I recently packed away a few hundred astrology books, having decided that they were taking up too much space in my working environment and their purpose had long defined itself as 'gathering dust'. Instead, I now have a small collection of invaluable texts in my office, the most essential of which sit on my desk, a wider collection of less-crucial but still interesting books in the adjoining room, and a loft space heaving under the strain of far too many books that are, as I now see, not worth the space they occupy. In a couple of years when it seems less sacrilegious I shall hopefully come to my senses and dispose of them properly. In the meantime, one current method by which I now evaluate astrology books is how close-by I keep them when I work. And that's why, although I'm struggling to write a review of Nicholas Campion's Book of World Horoscopes that expresses anything other than the same unfaltering praise, appreciation and admiration that you'll find in any of the many other reviews the book has attracted worldwide, I can at least demonstrate my recommendation through my ultimate level of rating, being as it sits on my desk between the computer screen and Christian Astrology.
If there is any serious astrologer who has not yet purchased this book -
what are you thinking of? There are ways to make life easy for yourself, but failing to invest in essentials is not one of them. Just buy a copy now. If like me you already have it, doubtless it is so battered and used that the pages are falling out and the cover is dropping off. Cause for celebration then that Wessex Astrologer Ltd has published a revised, updated and expanded edition where the charts are presented far more clearly and the indexing more expedient than ever before.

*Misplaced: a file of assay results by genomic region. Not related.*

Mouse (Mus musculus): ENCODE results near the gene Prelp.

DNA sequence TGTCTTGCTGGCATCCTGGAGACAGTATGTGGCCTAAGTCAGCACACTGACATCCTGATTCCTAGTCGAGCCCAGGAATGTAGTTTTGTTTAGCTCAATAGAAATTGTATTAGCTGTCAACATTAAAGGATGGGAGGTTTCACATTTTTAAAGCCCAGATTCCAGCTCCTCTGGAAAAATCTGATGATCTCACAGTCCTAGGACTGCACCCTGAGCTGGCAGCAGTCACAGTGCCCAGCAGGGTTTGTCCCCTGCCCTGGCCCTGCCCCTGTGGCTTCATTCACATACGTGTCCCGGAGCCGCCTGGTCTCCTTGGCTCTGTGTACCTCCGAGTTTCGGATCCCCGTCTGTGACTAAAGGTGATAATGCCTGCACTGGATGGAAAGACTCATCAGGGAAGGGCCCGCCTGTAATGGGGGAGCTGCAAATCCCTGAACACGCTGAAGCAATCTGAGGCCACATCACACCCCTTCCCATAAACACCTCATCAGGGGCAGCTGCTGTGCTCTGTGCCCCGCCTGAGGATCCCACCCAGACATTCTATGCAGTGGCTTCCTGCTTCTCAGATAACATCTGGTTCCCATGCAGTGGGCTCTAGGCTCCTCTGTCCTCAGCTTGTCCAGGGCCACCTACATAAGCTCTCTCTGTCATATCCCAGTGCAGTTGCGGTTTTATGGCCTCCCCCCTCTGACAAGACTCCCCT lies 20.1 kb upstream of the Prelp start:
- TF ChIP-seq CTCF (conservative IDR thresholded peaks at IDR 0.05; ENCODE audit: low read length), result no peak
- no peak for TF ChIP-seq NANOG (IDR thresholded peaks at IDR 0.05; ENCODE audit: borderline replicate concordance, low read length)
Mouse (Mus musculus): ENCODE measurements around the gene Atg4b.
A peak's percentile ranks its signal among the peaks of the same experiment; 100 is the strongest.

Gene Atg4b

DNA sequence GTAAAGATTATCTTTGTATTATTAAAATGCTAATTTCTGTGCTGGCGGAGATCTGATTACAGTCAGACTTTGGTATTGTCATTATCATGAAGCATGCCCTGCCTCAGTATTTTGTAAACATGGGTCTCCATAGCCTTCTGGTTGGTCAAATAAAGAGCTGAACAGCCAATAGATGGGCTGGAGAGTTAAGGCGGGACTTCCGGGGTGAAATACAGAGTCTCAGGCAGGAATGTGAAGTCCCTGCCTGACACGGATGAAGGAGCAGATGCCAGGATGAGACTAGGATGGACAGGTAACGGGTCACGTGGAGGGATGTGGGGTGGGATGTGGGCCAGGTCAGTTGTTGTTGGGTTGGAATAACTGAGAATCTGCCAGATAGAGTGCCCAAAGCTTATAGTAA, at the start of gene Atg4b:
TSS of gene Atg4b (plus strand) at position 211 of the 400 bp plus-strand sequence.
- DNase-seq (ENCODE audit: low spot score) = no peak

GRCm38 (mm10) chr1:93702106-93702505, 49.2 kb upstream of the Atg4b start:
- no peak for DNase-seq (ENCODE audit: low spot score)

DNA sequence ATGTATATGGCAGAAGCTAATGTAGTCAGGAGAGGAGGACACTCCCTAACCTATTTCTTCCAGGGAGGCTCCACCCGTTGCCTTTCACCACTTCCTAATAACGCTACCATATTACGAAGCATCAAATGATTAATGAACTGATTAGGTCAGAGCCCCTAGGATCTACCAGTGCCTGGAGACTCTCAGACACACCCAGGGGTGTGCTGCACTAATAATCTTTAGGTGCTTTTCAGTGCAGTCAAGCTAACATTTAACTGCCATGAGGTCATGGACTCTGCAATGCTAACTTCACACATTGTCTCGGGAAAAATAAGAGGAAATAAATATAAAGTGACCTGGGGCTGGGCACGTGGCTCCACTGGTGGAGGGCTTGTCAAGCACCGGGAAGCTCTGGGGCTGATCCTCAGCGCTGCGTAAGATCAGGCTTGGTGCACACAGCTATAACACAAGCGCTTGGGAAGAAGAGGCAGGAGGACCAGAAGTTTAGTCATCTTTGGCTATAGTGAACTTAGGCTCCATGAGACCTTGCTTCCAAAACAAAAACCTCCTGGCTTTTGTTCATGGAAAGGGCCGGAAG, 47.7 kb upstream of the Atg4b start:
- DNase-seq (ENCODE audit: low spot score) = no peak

This book is essentially a collection of almost 500 charts relating to the founding of countries and other important national events. Written by an expert astrologer and historian - in fact Nick Campion is justly reputed to be the world's foremost expert on mundane astrology - the collection is a demonstration of scholarly mastership, where the author's narrative winds through and around the charts, highlighting the most valid points of historical and political significance. This isn't simply a collection of charts and data, though it would be admirable enough as that; Nick has served the interests of astrologers particularly well in offering analysis on the moments of importance, details of other charts that have been suggested or rejected, (and why), and illuminating explanations on the political twists and turns that accompanied their creation. As always, Nick's commentary is lucid, well-researched, easily read, and a source of interest as well as reliable fact. The Introduction alone is a work of major significance, covering important philosophical and methodical issues that need to be addressed by anyone attempting to put such charts to good use.
Nick also makes some very salient points in his newly revised Preface. All astrologers strive to create accurate readings based on charts drawn from accurate data, and this elucidates the great care and attention to detail that is apparent throughout the work.
Although I work largely within the branches of astrology that recognise a divinational input, it is heartening that Nick Campion is cutting across the recent drift towards casting astrology off as primarily a divinatory lens, with the moment of selection assuming less importance than the symbolic analysis drawn from it. As Nick himself puts it, if this is how one sees astrology "one may just as easily roll a set of astro-dice as go to the bother of casting a horoscope". If instead, you see the true potential of an event invested most powerfully within the moment of manifest recognition, whilst recognising the doctrine of subsumption, this book, with its onus on accuracy and recorded details, will serve you well.
All astrologers will remain indebted to Nick Campion for his Herculean efforts in researching and presenting such dependable and informative material, which has not only aided our research, but hopefully made our judgments more reliable too.